You might not always come upon a railway crossing in your daily outings. In some cases, it may be weeks or even months, depending on where you travel, before you approach this type of crossing. It's important that you deal with this situation properly, not only for your safety and the safety of those in your vehicle but also to avoid legal issues. Police officers can sometimes be present around railway crossings to watch the habits of motorists, and it's possible to get a ticket if you don't follow the rules of the road. While a traffic ticket attorney may be able to get the ticket dismissed for you, you're better off avoiding the ticket in the first place. Here are three ways that you could get ticketed at a railway crossing.

Going Around The Gate Arms

Although the average motorist isn't apt to proceed when a train is fast approaching, you may sometimes find yourself in a situation in which the railway crossing's gate arms are down and the train is still a considerable distance away. It can be tempting, especially if you're in a rush, to weave your way around the gate arms and continue on your way. This behavior isn't just dangerous, however — it's also illegal and an easy way to earn a ticket if a police officer catches you driving this way.

Not Stopping When It's Mandated

At most railway crossings, the average motorist doesn't need to stop when the gate arms are in the elevated position. However, certain vehicles are always required to stop at the crossing before proceeding — essentially, treating the railway crossing like a stop sign. This is true for bus drivers and the drivers of certain commercial vehicles. If you don't bother with this procedure, you could find yourself getting a ticket.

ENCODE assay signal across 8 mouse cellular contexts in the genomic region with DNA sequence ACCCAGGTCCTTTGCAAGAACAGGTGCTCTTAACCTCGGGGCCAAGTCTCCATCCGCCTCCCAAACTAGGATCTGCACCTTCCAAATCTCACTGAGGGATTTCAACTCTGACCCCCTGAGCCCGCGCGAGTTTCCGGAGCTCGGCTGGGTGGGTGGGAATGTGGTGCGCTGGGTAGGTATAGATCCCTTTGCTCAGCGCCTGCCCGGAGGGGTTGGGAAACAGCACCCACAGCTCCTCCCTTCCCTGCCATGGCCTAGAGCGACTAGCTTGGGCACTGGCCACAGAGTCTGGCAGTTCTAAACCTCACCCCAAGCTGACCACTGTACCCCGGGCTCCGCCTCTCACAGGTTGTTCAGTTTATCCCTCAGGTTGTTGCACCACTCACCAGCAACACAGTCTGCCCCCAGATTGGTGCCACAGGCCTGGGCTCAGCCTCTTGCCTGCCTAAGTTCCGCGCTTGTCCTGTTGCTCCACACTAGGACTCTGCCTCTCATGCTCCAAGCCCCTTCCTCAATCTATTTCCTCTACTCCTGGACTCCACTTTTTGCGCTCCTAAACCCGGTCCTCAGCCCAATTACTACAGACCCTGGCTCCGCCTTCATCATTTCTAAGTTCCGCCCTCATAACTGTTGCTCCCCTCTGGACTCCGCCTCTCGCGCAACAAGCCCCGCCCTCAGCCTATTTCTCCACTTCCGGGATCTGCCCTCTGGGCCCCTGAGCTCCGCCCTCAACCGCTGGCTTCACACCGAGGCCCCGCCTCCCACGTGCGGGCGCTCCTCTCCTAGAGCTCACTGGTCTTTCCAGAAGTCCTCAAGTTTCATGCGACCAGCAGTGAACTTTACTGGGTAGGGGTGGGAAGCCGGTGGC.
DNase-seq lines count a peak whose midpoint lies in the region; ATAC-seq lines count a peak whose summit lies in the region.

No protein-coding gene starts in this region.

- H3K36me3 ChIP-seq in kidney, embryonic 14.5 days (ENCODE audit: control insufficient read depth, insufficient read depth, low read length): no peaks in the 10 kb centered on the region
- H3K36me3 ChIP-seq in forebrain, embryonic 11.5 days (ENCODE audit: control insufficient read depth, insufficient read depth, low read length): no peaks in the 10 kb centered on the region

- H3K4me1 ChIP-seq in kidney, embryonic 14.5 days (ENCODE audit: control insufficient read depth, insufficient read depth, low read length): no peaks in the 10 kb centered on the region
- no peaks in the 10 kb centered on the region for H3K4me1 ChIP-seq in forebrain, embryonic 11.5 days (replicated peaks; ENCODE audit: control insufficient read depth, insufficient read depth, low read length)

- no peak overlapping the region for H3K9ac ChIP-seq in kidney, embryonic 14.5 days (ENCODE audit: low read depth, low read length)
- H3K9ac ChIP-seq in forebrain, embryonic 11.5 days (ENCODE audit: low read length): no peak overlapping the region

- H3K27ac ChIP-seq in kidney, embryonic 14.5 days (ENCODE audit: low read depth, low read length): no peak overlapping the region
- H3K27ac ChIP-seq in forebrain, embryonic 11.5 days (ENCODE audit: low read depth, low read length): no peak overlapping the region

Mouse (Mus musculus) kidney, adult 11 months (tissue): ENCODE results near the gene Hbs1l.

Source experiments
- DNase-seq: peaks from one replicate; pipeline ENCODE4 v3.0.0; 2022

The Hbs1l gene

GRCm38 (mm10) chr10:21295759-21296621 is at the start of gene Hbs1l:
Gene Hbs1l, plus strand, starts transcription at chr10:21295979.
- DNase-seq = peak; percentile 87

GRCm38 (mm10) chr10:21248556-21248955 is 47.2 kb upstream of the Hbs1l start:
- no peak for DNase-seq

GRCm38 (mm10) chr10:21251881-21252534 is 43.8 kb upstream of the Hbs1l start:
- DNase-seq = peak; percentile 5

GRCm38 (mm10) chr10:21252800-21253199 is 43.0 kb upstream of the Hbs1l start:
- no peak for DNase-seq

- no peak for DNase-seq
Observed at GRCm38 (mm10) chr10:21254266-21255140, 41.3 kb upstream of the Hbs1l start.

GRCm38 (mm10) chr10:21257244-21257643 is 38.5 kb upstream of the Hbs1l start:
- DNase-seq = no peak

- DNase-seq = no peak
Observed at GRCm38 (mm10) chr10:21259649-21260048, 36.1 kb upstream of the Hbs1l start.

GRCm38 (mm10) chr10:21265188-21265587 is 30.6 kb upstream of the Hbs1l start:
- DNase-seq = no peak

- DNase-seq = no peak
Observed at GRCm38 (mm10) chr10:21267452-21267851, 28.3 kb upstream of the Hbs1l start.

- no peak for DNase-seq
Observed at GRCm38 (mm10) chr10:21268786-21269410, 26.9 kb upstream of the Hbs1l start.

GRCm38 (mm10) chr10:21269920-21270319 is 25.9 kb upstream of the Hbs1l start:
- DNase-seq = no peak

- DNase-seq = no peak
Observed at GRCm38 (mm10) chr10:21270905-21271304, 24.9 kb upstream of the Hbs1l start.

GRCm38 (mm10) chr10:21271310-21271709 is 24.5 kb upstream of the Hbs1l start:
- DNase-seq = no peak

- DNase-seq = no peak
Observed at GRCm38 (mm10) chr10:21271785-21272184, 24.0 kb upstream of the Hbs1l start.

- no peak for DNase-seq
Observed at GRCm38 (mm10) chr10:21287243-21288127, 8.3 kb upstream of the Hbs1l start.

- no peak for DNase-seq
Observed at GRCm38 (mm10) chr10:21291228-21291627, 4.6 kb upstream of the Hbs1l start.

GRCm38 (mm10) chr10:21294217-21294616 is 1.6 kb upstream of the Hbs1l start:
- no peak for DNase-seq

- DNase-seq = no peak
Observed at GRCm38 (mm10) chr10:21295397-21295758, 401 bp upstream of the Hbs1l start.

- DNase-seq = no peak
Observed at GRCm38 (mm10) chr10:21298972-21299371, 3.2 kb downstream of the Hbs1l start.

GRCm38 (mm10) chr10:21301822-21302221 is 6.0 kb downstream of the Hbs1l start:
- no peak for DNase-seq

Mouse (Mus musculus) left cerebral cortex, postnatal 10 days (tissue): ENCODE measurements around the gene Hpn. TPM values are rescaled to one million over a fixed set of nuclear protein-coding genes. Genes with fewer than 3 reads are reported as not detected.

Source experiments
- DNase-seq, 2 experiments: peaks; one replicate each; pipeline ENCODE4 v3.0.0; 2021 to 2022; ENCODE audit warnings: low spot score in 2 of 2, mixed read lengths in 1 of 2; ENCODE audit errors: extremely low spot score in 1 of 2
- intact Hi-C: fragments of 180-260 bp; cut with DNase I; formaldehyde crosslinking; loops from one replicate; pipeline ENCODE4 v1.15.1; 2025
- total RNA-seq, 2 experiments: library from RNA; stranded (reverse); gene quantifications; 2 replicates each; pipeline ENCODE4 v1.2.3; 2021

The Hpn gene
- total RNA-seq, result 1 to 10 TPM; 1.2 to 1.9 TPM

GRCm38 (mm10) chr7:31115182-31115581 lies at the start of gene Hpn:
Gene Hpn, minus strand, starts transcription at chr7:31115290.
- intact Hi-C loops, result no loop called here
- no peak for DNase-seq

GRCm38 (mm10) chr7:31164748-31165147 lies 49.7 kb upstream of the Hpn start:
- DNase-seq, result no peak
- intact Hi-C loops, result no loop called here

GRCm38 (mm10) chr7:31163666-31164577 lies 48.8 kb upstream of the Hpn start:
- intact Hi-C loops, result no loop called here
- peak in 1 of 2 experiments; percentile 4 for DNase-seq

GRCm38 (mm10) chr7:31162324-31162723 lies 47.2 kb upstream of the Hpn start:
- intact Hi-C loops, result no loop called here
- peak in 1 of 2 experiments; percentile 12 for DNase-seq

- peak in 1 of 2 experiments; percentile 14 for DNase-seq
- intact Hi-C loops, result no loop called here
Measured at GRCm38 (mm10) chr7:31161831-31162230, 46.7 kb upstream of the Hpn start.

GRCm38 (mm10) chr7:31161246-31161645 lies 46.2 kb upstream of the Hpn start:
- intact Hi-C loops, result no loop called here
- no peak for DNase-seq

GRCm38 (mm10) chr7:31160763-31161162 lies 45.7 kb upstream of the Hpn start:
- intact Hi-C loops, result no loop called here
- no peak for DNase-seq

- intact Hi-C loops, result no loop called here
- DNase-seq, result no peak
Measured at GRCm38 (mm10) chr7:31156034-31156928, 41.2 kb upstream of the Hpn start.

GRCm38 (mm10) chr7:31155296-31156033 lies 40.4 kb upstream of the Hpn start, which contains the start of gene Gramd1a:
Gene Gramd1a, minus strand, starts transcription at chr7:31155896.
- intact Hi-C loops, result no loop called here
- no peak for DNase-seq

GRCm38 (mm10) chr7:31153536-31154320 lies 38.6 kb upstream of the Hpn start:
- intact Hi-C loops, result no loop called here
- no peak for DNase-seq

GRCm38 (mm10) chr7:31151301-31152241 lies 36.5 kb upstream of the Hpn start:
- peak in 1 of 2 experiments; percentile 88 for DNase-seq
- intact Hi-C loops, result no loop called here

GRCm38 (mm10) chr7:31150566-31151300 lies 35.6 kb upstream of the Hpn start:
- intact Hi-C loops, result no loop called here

Stopping Over The Line

You'll notice at most railway crossings that the stop line is a considerable distance back from the gate arms. If you're the first vehicle in a line of vehicles that stop at the crossing, you might creep forward until you're well past the line. This is a dangerous move because it will put you precariously close to the train, which could be wider than you expect. Stopping well over the line is a decision that could also lead to a traffic ticket. Try to avoid each of the above behaviors, but if you do find yourself ticketed at a railway crossing or elsewhere, hire a traffic attorney quickly.